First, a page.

09/26/2003 12:00AM

Slight increases seen at this year's premier Woodbine yearling sale


Reviews were mixed for Woodbine's premier yearling sale, which ended on Sept. 6 following a select and two open sessions.

Slight increases in gross sales (2.5 percent) and average price (1.8 percent) on the select side made for a steady market for Canadian-bred yearlings, sold by the Fasig-Tipton Sales Co.

"I think it was an improved catalog," said Bob Anderson, a consignor who is also on the board of directors at Woodbine Entertainment. "There was more variety. It was a solid sale, and there was a good demand for a well-conformed Ontario-sired yearling. Our consignment was 30 percent above projection. We had an exceptional sale."

Terrence Collier, the director of marketing for Fasig-Tipton, said his team came to Woodbine with some confidence that the market for Canadian-bred yearlings would hold its own.

"We were quite happy with the original horse inspections, and that was borne out in the results," Collier said. "The sale held pretty steady in all categories, and you can't say that about all the sales this year."

But while the sale-toppers were mostly offspring of American stallions, the push for Ontario-sired horses was very strong, particularly in the two open sessions.

"There is a lot of strength for the Ontario-sired horses and less so for the Kentucky stallions," said Glenn Sikura, owner of the Canadian division of Hill 'n' Dale Farms and president of the Ontario division of the Canadian Thoroughbred Horse Society. "I think that's an offshoot of the Ontario sires program, but I would be concerned that people with Kentucky stallions were being punished. I was a little disappointed [that the sale] wasn't a little stronger, but I was happy to see a small gain."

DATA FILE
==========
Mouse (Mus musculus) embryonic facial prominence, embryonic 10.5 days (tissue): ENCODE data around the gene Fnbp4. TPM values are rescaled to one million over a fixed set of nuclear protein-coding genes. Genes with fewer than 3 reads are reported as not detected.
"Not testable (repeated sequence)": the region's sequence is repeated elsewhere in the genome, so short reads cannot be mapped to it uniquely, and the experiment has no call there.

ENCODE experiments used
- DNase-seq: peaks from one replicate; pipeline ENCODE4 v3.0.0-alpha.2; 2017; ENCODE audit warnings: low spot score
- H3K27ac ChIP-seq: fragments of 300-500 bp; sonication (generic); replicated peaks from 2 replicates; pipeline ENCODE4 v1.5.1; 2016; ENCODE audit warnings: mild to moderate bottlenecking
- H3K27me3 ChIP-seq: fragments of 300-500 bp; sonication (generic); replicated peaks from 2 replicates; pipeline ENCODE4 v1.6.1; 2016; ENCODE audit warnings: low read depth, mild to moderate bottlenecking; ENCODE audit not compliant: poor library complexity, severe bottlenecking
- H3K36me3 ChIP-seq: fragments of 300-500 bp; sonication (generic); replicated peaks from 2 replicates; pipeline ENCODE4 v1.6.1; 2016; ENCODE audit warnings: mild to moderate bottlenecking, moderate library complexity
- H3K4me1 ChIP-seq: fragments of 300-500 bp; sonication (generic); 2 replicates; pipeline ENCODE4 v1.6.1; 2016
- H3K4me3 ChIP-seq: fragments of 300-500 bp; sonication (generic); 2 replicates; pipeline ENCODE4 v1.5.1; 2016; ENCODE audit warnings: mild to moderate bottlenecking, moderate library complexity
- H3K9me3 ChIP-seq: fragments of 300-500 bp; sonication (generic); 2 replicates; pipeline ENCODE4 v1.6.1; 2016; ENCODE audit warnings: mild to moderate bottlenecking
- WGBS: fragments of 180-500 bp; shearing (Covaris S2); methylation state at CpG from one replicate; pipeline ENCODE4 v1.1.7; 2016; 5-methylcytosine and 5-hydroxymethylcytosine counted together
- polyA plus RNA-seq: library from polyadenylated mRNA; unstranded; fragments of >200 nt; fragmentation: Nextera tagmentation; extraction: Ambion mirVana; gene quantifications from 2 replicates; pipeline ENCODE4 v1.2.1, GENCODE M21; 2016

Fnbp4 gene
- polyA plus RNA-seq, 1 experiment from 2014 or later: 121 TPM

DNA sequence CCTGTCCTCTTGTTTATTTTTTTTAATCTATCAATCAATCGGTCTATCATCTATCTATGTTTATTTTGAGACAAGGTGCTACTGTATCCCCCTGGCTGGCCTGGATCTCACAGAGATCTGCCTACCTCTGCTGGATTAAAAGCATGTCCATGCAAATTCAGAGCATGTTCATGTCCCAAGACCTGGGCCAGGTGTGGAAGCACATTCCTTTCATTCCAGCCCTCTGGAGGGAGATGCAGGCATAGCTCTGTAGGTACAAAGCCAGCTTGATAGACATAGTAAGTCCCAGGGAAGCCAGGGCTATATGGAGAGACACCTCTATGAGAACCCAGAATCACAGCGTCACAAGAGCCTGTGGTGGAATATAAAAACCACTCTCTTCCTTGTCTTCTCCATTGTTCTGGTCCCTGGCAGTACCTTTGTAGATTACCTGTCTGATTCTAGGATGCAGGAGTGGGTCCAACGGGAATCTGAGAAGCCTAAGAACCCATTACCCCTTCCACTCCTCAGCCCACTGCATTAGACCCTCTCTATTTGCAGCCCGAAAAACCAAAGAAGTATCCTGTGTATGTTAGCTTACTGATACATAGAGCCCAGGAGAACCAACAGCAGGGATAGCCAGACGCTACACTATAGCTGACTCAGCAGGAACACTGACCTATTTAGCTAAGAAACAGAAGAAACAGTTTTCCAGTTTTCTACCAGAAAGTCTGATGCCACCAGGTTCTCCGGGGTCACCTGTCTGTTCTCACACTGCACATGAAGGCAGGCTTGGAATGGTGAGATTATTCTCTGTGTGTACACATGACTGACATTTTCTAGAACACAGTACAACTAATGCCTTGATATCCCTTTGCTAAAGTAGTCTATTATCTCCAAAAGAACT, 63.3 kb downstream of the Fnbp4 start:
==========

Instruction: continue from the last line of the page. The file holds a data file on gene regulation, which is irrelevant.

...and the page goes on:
Gross, average increase at B.C. sale

The news was a little more exciting in British Columbia, where the gross for 114 yearlings sold Sept. 16 in Langley jumped up a smart 37 percent, while the average skyrocketed 34 percent.

Racing in B.C. is held at Hastings, which was recently purchased by Woodbine. Improvements at the track, plus the promise of slot machines, have jump-started that province's breeding industry.

The sale-topper was a filly by Doneraile Court-Aly's Dearest that was sold for $55,000 by Tod Mountain Thoroughbreds, agent, to Ontario horse owner Ralph Bodine.

Alberta's annual yearling sale, held in mid-August, also had a slight increase in yearling average, up to $8,112 from $7,126. The Manitoba yearling auction, which took place earlier this month, suffered a sizable drop in average price, from $4,860 to $3,663.

Canadians at Keeneland

At Keeneland's September yearling sale, Canadian buyers purchased 75 horses for $11,419,500. Eugene Melnyk accounted for 13 of those horses and just over $7.7 million.

Forty-five Canadian-bred yearlings sold for $3,520,400, for an average of $78,231. That group included a Phone Trick colt out of Sioux City, the dam of local stakes winner Santerra, which was sold for $575,000 by Hill 'n' Dale for Ted Burnett.

2-year-old sale canceled

The CTHS will not hold its annual 2-year-olds in training sale next spring but could bring the auction back in the future.

Sales officials say one of the reasons for the cancellation is the declining number of horses entered. Only 25 horses were sold at this year's auction.

Entries close on Oct. 1 for the horses of racing age and mixed sale, scheduled for Dec. 6, but horses of racing age will be accepted until a week before the sale.